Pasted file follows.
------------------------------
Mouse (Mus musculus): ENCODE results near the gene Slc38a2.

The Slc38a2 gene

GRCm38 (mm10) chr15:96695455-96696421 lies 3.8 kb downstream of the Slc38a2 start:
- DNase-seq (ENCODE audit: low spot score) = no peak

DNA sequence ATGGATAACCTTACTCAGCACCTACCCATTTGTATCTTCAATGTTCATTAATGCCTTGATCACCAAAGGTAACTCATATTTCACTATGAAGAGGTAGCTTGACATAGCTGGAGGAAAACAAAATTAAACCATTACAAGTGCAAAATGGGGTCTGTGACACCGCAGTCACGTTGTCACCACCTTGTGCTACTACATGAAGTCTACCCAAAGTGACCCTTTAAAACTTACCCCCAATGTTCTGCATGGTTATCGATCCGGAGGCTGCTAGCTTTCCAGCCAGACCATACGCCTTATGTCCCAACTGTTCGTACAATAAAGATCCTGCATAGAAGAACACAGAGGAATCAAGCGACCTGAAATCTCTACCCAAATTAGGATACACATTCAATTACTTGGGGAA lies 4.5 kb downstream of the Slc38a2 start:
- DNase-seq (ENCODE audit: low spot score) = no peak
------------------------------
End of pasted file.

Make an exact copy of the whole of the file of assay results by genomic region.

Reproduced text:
Mouse (Mus musculus): ENCODE results near the gene Slc38a2.

The Slc38a2 gene

GRCm38 (mm10) chr15:96695455-96696421 lies 3.8 kb downstream of the Slc38a2 start:
- DNase-seq (ENCODE audit: low spot score) = no peak

DNA sequence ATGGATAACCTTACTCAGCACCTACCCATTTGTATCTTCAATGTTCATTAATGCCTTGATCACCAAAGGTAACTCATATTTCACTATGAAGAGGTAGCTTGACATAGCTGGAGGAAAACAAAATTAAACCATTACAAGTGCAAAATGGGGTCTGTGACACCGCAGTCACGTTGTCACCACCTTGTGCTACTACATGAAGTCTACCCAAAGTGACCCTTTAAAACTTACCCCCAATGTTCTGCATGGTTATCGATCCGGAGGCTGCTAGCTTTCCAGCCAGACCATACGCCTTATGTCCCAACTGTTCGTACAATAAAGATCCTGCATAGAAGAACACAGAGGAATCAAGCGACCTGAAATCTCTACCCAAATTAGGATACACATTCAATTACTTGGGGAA lies 4.5 kb downstream of the Slc38a2 start:
- DNase-seq (ENCODE audit: low spot score) = no peak